Because we deliberately eliminate the topic of rail industry experience from the evaluation process.

The first time this supplier won I was panicking because it was a bit risky! 

But we followed the process and it was a major success; we built true partnerships and developed new products. The supplier and internal client are very satisfied with the results so it was very good. 

In terms of worst decisions, we have established a sourcing process but the metrics were built in such a way that half of the scoring is with commercials. This particular supplier was very cheap and won the tender and we bitterly regretted that because they couldn’t perform as we expected and had contracted them to. 

Now we are trying to rectify the problem but we learnt a lesson from that. 

What has been the best lesson you have learnt in procurement?

Probably here I need to repeat our procurement mantra – it is honesty, transparency and an open mind. 

Without this, you will never build relationships with suppliers and internal clients. 

Bashing them over the head and telling them what to do because you know better will not work. 

You need to build relationships through honesty, transparency and open-mindedness.

What impact has Covid had on your organisation?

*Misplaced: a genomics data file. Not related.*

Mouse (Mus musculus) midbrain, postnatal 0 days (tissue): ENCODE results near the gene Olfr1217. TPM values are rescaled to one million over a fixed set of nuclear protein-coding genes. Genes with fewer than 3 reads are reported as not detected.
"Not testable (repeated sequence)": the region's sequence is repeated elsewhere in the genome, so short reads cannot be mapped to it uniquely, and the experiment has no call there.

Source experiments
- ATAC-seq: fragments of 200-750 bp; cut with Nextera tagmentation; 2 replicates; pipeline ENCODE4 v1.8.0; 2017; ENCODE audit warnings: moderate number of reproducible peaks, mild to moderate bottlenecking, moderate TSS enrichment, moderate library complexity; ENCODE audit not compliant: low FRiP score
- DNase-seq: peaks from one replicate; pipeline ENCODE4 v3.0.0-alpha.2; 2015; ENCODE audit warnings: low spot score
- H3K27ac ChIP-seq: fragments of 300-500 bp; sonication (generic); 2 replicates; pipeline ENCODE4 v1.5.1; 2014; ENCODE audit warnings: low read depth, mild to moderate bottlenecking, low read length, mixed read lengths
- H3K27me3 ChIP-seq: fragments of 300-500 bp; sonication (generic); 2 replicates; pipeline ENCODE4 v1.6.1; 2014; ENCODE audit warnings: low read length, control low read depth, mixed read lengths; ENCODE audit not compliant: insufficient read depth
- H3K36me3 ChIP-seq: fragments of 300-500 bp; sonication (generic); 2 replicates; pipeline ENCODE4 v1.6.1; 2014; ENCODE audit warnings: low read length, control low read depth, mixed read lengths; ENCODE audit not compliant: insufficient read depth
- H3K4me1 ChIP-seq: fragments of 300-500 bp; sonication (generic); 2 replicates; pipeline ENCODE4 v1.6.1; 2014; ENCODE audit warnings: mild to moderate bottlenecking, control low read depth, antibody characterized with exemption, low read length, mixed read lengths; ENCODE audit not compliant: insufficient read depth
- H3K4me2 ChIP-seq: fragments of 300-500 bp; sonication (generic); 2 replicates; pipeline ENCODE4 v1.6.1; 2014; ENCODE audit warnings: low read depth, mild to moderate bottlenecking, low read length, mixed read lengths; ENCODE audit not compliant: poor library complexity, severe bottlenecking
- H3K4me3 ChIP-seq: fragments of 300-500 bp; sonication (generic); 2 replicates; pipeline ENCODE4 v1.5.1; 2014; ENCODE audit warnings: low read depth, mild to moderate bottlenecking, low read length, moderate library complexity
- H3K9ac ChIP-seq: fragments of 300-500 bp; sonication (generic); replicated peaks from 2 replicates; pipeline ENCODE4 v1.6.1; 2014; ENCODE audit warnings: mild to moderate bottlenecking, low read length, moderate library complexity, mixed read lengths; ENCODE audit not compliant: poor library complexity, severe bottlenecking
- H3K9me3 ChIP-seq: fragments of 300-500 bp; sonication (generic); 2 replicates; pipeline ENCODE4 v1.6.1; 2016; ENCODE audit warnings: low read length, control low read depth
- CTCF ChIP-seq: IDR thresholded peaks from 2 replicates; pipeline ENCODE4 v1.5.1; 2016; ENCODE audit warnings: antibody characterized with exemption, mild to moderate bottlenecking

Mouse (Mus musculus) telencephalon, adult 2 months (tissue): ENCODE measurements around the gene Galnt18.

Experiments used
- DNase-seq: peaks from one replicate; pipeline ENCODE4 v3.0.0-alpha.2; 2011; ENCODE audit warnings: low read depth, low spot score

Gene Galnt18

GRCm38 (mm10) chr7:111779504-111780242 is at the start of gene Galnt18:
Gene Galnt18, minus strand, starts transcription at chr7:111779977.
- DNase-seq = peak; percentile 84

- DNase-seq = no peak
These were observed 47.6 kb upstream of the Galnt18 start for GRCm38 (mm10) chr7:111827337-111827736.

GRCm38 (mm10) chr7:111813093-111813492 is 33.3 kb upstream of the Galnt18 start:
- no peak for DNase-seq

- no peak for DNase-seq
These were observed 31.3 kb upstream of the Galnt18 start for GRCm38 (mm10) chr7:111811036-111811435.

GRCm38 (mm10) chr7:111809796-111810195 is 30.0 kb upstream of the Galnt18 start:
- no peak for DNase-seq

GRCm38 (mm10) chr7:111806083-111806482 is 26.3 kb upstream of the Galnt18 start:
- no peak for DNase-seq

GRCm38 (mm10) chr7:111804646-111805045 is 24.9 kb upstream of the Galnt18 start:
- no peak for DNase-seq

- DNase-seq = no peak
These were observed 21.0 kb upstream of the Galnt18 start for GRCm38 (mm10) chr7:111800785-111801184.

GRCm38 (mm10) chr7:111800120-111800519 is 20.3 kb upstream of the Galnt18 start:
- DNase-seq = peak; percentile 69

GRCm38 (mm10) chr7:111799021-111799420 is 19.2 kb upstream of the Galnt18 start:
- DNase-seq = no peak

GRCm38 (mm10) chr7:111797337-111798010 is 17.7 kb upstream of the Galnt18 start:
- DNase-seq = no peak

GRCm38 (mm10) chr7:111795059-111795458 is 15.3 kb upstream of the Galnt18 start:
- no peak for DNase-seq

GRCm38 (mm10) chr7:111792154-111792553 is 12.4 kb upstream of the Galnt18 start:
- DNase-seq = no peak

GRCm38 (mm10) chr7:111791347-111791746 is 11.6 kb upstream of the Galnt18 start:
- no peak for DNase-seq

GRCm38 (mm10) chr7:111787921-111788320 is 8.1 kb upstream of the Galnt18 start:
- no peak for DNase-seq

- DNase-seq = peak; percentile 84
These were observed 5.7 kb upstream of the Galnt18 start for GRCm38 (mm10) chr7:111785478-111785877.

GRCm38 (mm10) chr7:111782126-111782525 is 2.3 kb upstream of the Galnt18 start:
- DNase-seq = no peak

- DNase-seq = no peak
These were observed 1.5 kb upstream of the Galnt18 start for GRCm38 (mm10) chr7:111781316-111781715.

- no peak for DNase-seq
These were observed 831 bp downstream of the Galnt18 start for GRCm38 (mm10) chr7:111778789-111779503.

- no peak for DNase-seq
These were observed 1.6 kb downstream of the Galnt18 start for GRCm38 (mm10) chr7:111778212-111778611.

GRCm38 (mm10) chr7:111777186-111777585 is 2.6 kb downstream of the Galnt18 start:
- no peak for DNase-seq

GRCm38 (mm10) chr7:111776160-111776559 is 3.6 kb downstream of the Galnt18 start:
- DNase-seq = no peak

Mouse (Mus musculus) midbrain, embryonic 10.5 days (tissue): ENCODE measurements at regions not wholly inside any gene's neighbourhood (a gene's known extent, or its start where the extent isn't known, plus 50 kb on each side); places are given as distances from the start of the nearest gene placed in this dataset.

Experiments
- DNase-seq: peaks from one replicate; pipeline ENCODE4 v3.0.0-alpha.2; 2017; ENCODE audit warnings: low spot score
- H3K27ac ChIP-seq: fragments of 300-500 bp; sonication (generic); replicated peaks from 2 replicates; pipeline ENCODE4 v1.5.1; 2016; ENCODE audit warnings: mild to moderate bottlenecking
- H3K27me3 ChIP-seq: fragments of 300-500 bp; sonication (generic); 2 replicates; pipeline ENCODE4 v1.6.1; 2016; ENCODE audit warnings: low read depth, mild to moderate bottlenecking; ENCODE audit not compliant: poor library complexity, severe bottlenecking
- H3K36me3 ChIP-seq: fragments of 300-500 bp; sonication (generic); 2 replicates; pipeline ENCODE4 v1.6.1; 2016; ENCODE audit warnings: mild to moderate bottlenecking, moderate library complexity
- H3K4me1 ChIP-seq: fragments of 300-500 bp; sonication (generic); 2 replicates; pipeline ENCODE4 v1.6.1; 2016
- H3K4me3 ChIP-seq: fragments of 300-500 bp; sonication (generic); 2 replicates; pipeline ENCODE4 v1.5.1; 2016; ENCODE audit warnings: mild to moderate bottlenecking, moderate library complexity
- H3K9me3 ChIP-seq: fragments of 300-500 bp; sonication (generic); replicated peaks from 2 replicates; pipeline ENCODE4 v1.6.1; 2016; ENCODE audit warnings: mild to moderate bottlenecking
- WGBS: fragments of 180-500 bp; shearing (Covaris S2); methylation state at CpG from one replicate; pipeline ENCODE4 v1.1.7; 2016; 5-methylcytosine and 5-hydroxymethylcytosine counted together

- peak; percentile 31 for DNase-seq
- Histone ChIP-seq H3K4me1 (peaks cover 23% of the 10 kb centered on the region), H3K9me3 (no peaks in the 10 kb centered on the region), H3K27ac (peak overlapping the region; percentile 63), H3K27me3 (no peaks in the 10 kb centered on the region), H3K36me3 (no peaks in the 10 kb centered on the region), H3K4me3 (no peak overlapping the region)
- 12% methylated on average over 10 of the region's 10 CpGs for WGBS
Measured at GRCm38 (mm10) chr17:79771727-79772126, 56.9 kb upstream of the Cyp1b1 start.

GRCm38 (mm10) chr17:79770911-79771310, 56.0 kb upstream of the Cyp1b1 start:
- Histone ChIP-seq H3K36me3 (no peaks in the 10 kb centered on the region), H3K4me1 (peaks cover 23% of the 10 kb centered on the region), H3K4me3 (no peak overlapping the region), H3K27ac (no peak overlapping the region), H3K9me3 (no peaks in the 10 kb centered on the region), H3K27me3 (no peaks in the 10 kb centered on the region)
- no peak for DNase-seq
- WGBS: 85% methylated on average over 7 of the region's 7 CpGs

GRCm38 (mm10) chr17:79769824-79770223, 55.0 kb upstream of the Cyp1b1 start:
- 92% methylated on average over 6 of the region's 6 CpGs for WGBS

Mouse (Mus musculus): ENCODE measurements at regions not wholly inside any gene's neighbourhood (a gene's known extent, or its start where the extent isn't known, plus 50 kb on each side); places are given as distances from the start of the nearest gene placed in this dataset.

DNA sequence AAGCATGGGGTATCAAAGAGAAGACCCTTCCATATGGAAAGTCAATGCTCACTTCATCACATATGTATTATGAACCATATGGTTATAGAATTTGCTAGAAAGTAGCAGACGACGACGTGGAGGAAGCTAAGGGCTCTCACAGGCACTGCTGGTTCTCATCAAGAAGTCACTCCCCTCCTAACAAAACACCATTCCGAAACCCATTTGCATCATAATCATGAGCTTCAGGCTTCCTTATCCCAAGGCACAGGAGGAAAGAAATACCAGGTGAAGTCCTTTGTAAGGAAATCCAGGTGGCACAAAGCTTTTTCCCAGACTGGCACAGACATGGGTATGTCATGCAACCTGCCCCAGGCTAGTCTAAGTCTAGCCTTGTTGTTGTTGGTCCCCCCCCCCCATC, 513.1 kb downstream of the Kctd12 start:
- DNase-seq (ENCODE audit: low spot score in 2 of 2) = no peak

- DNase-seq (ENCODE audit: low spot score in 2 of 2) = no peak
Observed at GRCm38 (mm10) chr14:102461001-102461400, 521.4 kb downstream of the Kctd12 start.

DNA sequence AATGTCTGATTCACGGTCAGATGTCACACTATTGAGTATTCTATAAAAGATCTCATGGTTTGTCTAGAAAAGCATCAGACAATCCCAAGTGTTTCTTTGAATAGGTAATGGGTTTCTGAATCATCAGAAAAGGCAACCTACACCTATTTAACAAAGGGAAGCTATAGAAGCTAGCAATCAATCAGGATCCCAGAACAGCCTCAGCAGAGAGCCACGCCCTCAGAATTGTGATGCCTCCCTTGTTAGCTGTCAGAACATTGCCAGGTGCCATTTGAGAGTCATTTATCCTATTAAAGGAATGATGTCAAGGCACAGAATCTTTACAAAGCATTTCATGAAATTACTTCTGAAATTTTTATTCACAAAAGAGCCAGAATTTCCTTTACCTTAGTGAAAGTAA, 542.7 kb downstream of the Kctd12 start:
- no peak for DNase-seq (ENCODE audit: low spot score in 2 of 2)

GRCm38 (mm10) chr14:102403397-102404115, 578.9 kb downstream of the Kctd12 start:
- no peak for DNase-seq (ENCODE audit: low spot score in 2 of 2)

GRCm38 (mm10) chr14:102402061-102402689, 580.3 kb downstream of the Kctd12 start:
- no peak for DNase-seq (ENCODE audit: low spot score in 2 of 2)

It changed our way of working but from a procurement perspective, there weren’t any changes (to the organisation). 

It probably sounds very boring but for example, our IT system was already 100% ready for us to work from home so we didn’t have any issues. 

From a supply chain perspective, again, because we had built this good relationship with our key suppliers, we had a lot of extra work done and didn’t have any shortages. 

So, the short answer is no changes from a supply chain perspective.

What are your team doing in regards to sustainable procurement?

It is complicated. 

I have spoken with many procurement people about the definition of sustainability and every time the definition will be different, it depends on the industry and the company and the way of working.

I’m not saying that it is right or wrong, it is just different. 

For us, sustainability is safety first, and whatever I purchase should be safe. 

It should be fit for purpose, supply should be uninterrupted and then it should be environmentally friendly, we should think about local communities. 

Is it something you have a scorecard against in terms of suppliers?

Yes, it is all part of the formal process of course. 

It is part of our metrics for tenders, all of it. 

It is a pretty standard and, I would say, boring approach but for me sustainability, it is more emotional. 

It is about partnership; it is about relationships and making sure we are doing the right thing in terms of ethical procurement and in terms of climate change. 

We are an electric railway and in theory, we are green but still, we can do lots more to be greener than we are. 

This is what we do, tick boxes formally and we have a lot of systems of checking suppliers. We check them as much as we can but 99% of my suppliers are European – the chances that they use child labour or modern slavery are very small but how ethical their procurement is, is not a tick box exercise. We do this but it is not the prime task of it.